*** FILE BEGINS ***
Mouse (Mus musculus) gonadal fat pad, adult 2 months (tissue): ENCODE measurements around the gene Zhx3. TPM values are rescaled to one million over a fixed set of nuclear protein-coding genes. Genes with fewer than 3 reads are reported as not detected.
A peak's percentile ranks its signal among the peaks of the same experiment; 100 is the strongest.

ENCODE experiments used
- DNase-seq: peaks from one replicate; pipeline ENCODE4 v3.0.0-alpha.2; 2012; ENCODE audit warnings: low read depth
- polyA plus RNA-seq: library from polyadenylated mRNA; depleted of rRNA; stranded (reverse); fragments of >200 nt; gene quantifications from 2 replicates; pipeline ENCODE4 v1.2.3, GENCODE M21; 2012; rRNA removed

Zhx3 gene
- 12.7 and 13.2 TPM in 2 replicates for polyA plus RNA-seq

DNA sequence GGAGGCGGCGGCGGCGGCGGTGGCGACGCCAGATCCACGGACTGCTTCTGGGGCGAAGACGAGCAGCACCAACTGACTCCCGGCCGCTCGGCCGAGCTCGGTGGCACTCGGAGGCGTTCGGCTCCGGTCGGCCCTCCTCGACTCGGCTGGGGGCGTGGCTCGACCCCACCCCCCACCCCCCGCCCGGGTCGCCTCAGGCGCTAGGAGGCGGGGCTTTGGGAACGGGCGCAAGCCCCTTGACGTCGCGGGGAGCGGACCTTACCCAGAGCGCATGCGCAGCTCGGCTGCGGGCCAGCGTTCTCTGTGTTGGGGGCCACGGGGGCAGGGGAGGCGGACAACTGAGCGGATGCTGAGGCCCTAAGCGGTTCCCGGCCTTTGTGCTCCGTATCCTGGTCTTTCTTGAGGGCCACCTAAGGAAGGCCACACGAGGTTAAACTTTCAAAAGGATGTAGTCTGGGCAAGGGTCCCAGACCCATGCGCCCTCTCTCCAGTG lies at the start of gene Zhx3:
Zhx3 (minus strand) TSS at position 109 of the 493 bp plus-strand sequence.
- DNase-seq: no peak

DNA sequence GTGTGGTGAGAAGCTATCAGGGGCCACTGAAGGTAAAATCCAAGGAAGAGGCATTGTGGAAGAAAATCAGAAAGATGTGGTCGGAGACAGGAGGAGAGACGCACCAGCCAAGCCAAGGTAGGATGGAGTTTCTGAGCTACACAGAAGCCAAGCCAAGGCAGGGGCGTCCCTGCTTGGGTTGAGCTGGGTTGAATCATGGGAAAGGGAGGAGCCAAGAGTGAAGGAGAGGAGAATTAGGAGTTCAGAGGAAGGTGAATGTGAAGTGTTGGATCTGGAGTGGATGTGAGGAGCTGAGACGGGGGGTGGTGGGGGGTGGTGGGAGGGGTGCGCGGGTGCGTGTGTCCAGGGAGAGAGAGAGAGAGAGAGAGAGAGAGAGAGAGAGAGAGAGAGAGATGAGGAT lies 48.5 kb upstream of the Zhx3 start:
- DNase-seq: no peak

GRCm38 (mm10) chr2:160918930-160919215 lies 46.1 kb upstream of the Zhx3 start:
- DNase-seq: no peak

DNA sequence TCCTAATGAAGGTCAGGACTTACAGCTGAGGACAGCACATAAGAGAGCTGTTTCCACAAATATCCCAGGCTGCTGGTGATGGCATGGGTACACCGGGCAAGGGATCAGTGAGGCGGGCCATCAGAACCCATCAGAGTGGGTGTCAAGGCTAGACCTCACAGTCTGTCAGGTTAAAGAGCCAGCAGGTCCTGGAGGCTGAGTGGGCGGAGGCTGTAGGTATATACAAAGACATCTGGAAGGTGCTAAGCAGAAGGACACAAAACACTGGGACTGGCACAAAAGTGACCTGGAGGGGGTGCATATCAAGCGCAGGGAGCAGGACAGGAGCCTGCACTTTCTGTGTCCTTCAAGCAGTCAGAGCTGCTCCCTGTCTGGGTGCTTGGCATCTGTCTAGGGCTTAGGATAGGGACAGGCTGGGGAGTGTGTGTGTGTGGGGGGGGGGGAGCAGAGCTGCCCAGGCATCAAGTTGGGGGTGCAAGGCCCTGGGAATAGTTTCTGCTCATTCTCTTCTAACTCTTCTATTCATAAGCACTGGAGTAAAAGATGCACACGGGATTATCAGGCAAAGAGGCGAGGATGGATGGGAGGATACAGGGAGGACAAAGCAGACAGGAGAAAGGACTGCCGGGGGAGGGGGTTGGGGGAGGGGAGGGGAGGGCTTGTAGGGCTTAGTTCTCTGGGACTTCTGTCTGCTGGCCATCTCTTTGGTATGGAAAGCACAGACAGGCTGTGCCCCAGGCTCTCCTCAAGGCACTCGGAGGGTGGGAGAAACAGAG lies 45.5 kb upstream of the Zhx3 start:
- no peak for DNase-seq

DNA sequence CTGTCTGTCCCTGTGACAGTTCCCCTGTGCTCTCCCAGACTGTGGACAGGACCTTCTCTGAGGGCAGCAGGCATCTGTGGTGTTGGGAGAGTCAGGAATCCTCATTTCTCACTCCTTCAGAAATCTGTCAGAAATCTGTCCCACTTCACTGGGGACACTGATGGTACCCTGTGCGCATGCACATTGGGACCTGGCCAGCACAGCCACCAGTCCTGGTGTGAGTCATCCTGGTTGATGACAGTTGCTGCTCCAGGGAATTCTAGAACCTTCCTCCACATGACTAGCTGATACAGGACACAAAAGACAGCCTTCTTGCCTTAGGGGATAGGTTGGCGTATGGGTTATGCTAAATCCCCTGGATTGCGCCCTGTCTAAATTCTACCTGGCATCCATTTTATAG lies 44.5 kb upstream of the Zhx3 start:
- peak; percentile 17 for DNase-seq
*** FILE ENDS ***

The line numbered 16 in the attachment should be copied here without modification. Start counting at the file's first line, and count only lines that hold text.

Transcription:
- no peak for DNase-seq